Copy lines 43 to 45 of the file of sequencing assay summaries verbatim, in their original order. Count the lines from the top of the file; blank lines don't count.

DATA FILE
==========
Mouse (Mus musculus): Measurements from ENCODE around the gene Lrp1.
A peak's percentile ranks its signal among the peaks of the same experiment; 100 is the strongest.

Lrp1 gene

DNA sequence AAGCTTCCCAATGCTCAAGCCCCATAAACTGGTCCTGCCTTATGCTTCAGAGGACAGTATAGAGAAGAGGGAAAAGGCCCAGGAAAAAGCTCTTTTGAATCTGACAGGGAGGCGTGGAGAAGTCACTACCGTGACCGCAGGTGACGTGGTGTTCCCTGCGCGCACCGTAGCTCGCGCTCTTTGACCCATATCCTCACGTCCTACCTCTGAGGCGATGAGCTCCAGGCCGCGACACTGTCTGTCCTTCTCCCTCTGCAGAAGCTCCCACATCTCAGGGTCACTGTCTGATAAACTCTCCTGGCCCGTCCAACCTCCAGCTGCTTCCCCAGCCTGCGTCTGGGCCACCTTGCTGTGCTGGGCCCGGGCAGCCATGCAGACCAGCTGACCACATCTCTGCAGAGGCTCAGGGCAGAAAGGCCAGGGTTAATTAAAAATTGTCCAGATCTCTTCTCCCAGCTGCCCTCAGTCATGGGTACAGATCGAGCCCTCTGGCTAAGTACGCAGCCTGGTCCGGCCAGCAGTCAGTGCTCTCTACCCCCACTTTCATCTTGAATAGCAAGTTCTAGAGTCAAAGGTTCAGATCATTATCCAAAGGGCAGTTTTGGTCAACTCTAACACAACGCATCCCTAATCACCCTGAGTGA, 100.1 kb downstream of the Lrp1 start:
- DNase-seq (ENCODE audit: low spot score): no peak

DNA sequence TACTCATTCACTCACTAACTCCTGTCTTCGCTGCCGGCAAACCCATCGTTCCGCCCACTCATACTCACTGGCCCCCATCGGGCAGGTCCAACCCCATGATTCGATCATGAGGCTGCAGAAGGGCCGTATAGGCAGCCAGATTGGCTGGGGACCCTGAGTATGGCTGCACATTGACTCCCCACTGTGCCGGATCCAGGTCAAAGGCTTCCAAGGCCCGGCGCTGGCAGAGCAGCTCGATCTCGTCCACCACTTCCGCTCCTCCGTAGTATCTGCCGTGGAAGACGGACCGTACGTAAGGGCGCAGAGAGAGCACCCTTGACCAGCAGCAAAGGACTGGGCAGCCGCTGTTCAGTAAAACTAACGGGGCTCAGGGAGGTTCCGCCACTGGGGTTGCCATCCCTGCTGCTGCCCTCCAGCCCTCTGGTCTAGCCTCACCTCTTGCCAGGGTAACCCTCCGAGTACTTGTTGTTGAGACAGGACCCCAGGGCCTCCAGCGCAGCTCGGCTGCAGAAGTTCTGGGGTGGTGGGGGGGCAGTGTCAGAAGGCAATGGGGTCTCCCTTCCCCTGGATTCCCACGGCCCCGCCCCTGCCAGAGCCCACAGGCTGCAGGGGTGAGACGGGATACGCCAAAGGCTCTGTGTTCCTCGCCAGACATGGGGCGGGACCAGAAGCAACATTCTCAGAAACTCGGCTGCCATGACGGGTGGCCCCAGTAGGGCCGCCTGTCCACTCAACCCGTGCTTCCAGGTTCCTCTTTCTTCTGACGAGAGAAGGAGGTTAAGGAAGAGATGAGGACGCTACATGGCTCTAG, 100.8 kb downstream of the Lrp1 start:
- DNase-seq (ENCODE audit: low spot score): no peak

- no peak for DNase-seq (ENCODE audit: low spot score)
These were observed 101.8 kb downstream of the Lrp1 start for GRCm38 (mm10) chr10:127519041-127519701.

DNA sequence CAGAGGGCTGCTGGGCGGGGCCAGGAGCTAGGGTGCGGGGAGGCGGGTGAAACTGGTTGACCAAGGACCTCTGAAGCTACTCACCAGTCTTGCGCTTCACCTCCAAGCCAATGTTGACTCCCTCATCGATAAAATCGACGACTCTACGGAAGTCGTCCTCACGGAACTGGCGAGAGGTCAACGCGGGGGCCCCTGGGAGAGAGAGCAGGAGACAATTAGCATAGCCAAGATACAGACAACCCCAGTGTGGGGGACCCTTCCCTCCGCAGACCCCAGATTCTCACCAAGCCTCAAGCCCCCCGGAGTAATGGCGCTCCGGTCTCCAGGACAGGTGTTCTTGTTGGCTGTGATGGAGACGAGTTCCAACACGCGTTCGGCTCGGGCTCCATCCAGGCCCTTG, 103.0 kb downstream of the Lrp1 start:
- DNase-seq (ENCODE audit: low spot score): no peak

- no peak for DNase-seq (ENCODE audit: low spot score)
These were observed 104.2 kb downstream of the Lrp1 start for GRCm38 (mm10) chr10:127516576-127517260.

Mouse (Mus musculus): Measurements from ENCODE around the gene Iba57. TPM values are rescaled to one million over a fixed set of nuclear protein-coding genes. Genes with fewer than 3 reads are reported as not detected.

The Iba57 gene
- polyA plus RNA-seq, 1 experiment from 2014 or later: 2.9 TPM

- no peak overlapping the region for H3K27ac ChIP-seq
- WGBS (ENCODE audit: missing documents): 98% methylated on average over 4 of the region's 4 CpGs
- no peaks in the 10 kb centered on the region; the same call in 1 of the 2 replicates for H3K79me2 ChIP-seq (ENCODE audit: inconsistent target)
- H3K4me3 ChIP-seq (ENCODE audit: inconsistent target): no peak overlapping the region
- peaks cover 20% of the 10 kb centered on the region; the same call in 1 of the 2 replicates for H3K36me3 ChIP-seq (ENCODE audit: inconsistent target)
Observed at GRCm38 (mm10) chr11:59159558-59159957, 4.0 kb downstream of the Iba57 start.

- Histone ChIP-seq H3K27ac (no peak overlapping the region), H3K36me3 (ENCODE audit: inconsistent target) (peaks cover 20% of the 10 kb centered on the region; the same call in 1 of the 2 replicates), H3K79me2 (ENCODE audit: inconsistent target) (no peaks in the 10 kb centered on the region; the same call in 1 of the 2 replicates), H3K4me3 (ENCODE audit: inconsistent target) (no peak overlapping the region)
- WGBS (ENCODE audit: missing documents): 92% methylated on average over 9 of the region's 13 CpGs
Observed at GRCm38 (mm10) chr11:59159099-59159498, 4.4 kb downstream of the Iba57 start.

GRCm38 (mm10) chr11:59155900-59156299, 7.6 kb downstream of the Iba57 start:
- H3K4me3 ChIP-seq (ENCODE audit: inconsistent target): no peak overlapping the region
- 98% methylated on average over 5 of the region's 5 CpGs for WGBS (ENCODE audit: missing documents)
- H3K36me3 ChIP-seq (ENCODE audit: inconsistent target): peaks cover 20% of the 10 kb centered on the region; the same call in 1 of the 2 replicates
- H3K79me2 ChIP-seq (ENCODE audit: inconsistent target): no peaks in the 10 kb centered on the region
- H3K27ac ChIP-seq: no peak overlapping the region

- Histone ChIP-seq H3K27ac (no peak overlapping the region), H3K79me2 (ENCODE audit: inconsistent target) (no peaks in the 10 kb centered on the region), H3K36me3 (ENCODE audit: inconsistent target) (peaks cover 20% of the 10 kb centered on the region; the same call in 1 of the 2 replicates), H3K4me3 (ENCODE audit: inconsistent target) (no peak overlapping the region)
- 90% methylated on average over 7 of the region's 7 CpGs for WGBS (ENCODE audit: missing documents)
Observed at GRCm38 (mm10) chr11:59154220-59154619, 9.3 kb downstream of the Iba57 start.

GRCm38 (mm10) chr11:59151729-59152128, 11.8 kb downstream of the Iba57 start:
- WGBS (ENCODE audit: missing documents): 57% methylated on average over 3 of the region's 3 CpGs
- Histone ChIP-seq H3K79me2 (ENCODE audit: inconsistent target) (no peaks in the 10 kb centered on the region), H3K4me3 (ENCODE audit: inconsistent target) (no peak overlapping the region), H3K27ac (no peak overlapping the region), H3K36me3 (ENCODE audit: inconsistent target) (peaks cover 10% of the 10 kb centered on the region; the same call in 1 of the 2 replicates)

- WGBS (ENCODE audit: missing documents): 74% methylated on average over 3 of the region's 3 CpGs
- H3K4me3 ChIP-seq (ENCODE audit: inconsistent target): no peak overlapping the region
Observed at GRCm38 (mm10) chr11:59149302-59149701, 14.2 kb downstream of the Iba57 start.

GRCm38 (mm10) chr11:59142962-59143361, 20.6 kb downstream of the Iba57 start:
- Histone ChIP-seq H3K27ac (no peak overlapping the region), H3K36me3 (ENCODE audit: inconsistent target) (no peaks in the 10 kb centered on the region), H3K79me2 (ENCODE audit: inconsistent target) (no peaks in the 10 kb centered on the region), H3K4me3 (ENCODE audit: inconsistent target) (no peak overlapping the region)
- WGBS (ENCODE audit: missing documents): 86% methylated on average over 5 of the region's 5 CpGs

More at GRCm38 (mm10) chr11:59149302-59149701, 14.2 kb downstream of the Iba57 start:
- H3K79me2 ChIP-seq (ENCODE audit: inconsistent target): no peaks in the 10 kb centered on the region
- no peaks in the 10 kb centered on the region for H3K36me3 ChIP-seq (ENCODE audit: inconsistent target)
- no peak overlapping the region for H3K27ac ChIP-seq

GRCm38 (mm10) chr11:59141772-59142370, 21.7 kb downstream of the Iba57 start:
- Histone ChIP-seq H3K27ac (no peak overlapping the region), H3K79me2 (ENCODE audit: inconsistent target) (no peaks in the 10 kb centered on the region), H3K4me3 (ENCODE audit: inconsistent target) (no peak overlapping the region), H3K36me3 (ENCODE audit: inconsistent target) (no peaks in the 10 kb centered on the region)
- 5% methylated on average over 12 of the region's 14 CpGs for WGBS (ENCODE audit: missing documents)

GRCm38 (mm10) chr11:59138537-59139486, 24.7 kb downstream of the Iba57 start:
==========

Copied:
- WGBS (ENCODE audit: missing documents): 86% methylated on average over 5 of the region's 5 CpGs

More at GRCm38 (mm10) chr11:59149302-59149701, 14.2 kb downstream of the Iba57 start:
- H3K79me2 ChIP-seq (ENCODE audit: inconsistent target): no peaks in the 10 kb centered on the region